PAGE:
OPS are necessary—both to save lives and in accordance with public health laws. When local governments or police obstruct OPS, they contravene a Ministerial Order; violate provincial jurisdiction over health; discriminate against people who use drugs; and put people’s lives at even greater risk amid overlapping health crises. When health authorities fail to establish or otherwise protect OPS, they breach their legal obligations, potentially amounting to negligence and/or discrimination.
Full drug decriminalization is consistent with Canada's human rights obligations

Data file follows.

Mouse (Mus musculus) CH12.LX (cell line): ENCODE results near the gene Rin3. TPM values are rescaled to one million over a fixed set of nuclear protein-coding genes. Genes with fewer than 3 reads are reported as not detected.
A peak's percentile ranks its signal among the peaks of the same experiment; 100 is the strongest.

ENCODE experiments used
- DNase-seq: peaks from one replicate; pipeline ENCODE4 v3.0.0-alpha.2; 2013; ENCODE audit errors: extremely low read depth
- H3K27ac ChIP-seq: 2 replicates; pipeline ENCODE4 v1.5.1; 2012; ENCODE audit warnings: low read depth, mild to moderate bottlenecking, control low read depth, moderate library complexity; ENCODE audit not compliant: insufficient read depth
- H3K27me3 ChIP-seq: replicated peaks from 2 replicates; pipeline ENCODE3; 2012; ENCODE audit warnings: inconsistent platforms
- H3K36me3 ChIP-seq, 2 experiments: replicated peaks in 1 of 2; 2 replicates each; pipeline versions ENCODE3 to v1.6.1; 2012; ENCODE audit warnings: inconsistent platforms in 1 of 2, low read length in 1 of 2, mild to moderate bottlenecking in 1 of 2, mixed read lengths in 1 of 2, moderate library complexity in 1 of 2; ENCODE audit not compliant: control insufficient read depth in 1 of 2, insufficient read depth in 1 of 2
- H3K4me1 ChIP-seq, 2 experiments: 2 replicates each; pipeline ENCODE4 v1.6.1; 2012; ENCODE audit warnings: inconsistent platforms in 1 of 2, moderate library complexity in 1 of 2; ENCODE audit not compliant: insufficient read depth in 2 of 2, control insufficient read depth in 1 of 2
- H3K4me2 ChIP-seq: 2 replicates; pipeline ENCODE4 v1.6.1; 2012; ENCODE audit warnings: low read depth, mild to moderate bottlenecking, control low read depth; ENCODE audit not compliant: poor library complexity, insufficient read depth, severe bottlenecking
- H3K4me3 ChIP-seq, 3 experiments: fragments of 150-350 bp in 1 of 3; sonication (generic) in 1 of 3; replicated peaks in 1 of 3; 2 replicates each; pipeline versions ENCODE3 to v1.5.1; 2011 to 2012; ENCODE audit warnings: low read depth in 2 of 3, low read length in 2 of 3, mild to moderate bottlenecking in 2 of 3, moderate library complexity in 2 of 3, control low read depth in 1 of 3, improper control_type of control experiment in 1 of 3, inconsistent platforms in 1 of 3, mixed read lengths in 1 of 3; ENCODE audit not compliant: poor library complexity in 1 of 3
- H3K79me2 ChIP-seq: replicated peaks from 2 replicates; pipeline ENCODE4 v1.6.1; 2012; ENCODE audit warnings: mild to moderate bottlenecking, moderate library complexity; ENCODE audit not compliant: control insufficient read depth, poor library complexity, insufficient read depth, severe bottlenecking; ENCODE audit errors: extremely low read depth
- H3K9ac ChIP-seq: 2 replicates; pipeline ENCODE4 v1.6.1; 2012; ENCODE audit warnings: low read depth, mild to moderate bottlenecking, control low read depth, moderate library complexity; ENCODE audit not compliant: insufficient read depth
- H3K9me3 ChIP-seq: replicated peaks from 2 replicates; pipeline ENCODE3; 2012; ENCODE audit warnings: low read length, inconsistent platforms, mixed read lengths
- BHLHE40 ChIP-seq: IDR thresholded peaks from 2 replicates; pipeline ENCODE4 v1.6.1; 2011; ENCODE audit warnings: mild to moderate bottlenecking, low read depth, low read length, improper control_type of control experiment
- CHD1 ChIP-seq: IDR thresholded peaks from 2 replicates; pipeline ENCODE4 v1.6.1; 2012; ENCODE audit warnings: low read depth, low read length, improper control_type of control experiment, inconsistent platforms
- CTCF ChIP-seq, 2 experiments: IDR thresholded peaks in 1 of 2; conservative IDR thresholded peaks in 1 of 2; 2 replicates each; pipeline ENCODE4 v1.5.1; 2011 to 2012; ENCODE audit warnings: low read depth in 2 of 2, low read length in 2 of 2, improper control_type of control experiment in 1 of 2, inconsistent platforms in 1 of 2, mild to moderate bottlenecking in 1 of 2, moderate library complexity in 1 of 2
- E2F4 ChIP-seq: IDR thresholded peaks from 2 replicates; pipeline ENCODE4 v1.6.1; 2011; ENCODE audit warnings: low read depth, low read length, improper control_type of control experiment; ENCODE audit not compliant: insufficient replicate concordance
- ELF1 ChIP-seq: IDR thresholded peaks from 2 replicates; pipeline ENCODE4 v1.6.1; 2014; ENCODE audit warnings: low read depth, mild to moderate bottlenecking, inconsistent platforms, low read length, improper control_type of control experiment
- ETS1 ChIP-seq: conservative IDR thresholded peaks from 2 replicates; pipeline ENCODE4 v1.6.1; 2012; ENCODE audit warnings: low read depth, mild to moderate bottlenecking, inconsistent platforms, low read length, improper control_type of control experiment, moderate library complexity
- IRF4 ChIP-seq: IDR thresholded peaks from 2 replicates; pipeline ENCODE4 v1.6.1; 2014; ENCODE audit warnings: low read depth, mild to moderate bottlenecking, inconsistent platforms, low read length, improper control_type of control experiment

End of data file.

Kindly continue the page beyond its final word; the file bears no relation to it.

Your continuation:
We must develop a flexible definition of Social Condition that includes an element of disadvantage and explicitly identifies housing status.
In light of the federal government’s failure to meaningfully reform drug policy, provinces like B.C. can and must take legal steps to effectively (“de facto”) decriminalize simple possession by re-directing police resources away from its criminal enforcement.
Police must be made to cooperate with accountability organizations and investigations
Harm reduction supplies save lives. Police should not be taking them away from people who use drugs.
Land use decisions should protect the rights and safety of society's least off and most marginalized.
Government policy should be guided by research and facts, not fear and stigma